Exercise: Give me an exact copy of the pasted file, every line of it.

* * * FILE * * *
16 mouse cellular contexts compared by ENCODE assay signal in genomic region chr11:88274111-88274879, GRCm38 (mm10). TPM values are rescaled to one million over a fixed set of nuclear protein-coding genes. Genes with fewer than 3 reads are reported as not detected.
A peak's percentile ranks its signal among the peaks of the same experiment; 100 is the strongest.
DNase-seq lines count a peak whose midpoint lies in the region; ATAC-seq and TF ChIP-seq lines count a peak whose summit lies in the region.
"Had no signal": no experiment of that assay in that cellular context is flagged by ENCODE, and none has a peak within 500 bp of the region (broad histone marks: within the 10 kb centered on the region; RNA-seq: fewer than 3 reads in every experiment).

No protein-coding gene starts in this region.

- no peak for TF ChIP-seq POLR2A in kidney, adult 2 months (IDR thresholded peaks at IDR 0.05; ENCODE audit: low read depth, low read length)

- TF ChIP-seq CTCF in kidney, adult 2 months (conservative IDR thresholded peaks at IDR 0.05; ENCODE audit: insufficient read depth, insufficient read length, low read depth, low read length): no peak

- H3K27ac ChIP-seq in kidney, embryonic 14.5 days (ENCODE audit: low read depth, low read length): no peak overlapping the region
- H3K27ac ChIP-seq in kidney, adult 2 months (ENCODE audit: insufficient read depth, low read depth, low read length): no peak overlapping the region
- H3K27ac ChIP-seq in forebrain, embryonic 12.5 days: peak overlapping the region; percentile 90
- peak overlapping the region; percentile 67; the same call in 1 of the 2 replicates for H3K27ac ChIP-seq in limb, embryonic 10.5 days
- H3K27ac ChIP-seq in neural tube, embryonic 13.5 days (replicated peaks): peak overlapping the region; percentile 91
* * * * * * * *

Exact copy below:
16 mouse cellular contexts compared by ENCODE assay signal in genomic region chr11:88274111-88274879, GRCm38 (mm10). TPM values are rescaled to one million over a fixed set of nuclear protein-coding genes. Genes with fewer than 3 reads are reported as not detected.
A peak's percentile ranks its signal among the peaks of the same experiment; 100 is the strongest.
DNase-seq lines count a peak whose midpoint lies in the region; ATAC-seq and TF ChIP-seq lines count a peak whose summit lies in the region.
"Had no signal": no experiment of that assay in that cellular context is flagged by ENCODE, and none has a peak within 500 bp of the region (broad histone marks: within the 10 kb centered on the region; RNA-seq: fewer than 3 reads in every experiment).

No protein-coding gene starts in this region.

- no peak for TF ChIP-seq POLR2A in kidney, adult 2 months (IDR thresholded peaks at IDR 0.05; ENCODE audit: low read depth, low read length)

- TF ChIP-seq CTCF in kidney, adult 2 months (conservative IDR thresholded peaks at IDR 0.05; ENCODE audit: insufficient read depth, insufficient read length, low read depth, low read length): no peak

- H3K27ac ChIP-seq in kidney, embryonic 14.5 days (ENCODE audit: low read depth, low read length): no peak overlapping the region
- H3K27ac ChIP-seq in kidney, adult 2 months (ENCODE audit: insufficient read depth, low read depth, low read length): no peak overlapping the region
- H3K27ac ChIP-seq in forebrain, embryonic 12.5 days: peak overlapping the region; percentile 90
- peak overlapping the region; percentile 67; the same call in 1 of the 2 replicates for H3K27ac ChIP-seq in limb, embryonic 10.5 days
- H3K27ac ChIP-seq in neural tube, embryonic 13.5 days (replicated peaks): peak overlapping the region; percentile 91